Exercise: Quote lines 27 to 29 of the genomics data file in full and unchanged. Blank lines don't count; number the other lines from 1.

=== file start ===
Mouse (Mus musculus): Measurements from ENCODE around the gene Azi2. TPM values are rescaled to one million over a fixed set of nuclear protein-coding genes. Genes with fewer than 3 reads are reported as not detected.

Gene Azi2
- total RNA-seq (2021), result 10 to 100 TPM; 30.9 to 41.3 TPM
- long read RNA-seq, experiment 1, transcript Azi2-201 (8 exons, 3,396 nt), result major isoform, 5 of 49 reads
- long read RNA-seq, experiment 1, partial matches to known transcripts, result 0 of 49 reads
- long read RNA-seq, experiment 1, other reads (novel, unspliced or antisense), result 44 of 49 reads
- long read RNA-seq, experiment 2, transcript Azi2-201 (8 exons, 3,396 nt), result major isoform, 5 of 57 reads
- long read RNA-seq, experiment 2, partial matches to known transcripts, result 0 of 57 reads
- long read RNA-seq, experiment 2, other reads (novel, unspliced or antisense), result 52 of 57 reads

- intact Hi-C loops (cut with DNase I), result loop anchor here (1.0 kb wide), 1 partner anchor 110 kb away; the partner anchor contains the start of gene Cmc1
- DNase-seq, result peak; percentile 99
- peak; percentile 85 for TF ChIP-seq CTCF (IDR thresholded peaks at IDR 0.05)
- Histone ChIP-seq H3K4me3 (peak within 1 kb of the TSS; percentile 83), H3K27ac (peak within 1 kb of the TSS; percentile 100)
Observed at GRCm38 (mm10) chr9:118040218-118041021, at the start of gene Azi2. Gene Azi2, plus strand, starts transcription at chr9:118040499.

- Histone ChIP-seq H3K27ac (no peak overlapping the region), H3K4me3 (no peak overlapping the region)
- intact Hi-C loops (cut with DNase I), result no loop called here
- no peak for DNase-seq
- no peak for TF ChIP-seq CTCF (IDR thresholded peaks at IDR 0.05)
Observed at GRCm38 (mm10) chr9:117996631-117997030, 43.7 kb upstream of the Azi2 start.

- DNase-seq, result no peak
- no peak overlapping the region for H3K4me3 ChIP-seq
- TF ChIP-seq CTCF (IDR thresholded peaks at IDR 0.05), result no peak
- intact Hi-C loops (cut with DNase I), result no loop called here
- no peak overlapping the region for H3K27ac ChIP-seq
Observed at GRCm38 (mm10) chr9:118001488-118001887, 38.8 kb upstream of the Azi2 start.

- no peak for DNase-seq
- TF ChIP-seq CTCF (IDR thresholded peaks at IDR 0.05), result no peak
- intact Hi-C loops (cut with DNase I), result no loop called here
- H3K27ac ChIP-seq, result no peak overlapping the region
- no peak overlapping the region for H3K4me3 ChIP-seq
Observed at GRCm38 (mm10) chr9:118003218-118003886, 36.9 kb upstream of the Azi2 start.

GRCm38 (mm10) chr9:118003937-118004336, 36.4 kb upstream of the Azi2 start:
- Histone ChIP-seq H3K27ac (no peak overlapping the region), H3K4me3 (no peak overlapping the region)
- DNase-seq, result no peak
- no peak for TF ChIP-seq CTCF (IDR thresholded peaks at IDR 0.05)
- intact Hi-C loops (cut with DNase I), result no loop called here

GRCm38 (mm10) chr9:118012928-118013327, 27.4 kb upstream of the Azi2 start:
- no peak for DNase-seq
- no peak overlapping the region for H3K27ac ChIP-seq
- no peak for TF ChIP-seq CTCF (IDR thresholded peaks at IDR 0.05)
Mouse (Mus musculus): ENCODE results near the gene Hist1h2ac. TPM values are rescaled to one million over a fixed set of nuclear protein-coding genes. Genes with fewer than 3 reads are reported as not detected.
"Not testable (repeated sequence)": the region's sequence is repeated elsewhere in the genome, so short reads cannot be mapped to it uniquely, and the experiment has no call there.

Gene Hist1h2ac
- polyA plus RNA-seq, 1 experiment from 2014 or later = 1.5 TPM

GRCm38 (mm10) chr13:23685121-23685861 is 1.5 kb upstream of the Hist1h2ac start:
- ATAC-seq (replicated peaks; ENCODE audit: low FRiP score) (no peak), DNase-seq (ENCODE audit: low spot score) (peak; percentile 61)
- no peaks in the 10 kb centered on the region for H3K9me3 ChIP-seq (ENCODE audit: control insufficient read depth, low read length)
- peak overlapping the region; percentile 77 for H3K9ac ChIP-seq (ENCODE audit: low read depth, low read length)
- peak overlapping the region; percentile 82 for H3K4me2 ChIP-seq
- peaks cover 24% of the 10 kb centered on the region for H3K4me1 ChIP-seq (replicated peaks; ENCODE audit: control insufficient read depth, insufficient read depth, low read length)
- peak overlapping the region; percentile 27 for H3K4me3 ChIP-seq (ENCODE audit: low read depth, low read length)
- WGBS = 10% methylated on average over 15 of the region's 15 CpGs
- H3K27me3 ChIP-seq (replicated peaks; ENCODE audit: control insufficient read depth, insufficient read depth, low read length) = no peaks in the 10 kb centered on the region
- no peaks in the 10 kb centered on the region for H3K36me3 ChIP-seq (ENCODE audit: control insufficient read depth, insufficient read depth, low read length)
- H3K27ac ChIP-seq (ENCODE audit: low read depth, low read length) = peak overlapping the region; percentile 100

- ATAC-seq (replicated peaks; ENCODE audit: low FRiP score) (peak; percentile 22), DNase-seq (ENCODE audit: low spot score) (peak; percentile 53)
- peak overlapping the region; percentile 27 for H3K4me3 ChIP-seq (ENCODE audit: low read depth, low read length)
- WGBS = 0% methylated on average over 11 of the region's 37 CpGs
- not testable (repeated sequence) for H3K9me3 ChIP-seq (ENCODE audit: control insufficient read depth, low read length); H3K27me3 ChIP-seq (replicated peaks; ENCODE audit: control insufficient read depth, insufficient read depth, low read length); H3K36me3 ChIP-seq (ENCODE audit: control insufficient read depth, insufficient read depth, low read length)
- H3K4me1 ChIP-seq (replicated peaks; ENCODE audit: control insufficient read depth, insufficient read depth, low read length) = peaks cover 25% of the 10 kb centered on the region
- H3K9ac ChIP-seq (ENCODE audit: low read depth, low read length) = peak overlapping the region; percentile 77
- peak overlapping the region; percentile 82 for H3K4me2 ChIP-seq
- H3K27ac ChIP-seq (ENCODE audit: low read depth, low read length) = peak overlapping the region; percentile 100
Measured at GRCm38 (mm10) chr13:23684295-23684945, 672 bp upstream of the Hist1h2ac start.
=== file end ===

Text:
- TF ChIP-seq CTCF (IDR thresholded peaks at IDR 0.05), result no peak
- intact Hi-C loops (cut with DNase I), result no loop called here
- H3K27ac ChIP-seq, result no peak overlapping the region